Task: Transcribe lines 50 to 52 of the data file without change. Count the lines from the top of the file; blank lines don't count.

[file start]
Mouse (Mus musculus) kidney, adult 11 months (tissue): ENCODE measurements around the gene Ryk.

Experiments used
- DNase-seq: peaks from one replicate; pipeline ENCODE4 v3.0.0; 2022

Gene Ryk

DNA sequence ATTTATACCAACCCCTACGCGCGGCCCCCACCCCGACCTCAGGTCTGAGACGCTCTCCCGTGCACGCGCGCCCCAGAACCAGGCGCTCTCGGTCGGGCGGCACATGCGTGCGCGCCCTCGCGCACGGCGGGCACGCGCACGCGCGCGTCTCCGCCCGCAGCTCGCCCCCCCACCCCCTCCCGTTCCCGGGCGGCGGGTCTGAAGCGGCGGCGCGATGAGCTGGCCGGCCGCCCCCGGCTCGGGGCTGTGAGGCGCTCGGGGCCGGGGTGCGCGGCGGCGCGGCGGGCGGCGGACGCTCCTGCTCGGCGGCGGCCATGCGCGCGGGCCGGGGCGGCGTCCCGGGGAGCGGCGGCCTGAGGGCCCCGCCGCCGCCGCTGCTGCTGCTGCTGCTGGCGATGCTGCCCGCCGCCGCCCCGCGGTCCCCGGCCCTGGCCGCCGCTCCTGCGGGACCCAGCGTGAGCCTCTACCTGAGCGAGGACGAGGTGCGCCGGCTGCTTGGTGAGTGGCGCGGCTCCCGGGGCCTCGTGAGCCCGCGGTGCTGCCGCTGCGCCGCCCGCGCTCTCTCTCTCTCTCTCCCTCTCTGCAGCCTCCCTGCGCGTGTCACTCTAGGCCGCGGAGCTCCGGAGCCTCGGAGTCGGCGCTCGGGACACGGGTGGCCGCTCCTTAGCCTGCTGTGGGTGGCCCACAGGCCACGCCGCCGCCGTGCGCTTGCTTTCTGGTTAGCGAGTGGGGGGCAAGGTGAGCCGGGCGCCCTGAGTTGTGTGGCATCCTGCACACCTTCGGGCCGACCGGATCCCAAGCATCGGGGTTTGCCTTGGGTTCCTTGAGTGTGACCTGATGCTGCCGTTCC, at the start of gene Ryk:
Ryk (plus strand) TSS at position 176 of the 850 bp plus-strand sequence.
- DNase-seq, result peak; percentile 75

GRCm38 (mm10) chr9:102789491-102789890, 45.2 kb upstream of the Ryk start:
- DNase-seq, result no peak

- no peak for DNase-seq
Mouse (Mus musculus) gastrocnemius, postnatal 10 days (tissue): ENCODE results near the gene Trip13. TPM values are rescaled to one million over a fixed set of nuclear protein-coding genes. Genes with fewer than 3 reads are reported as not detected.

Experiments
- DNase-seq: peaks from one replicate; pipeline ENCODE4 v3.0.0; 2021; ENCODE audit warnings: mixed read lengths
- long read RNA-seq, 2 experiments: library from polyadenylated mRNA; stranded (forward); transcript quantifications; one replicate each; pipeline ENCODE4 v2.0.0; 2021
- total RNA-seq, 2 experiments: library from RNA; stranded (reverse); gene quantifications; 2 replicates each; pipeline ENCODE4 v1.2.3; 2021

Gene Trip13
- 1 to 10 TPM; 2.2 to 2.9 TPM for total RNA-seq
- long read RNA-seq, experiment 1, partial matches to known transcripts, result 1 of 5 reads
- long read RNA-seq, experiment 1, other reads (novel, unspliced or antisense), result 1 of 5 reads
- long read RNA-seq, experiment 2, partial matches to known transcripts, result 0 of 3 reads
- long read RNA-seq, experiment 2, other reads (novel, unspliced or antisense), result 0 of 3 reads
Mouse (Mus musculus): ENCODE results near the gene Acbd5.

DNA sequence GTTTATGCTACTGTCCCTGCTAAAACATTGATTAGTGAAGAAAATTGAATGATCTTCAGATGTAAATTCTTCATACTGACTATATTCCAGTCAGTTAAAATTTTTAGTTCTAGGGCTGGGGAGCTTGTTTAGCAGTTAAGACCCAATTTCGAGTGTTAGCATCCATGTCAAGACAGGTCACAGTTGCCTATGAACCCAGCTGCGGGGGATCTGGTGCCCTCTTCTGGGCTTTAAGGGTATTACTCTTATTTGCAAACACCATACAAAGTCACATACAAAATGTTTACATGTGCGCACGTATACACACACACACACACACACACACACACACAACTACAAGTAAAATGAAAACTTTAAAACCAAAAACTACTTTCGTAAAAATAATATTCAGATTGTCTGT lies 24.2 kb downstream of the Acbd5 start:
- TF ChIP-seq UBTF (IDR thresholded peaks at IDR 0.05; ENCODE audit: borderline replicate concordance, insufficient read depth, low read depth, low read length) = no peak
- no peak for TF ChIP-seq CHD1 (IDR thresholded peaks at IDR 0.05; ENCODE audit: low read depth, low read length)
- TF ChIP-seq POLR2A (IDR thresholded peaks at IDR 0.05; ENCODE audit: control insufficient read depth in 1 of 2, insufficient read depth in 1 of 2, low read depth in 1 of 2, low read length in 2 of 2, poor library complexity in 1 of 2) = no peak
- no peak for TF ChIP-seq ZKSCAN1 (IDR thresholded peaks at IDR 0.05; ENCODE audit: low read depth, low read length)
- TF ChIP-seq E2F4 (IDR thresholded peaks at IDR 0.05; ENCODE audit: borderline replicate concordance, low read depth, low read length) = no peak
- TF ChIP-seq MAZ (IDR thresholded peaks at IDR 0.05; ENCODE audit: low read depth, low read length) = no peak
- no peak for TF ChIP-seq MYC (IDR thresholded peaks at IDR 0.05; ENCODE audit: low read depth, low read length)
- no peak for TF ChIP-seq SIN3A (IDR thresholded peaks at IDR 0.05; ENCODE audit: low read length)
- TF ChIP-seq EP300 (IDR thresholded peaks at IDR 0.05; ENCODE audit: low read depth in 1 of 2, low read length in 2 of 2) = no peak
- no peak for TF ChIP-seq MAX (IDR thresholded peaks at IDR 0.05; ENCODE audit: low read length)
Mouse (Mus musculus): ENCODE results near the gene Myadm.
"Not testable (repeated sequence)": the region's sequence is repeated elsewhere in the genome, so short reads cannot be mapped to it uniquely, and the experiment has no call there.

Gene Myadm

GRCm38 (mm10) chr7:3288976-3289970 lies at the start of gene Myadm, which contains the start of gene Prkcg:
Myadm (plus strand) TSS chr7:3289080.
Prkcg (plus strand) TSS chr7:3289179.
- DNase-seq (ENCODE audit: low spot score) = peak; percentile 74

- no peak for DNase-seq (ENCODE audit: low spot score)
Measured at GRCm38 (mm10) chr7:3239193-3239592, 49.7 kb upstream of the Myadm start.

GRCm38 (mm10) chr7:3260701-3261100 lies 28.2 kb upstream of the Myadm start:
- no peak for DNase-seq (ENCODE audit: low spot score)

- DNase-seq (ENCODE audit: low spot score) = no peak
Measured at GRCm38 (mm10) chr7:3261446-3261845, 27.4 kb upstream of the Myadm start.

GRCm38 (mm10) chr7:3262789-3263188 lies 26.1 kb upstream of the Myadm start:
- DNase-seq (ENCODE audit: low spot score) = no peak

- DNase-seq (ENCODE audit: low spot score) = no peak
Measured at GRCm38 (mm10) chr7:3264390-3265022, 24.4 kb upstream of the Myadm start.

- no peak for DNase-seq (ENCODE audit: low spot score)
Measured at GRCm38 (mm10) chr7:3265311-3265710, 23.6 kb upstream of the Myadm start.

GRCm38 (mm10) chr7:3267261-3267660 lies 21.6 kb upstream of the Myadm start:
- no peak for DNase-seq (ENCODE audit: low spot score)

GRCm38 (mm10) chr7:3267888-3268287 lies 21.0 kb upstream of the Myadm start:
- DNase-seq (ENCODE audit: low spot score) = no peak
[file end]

Measured at GRCm38 (mm10) chr7:3264390-3265022, 24.4 kb upstream of the Myadm start.

- no peak for DNase-seq (ENCODE audit: low spot score)
Measured at GRCm38 (mm10) chr7:3265311-3265710, 23.6 kb upstream of the Myadm start.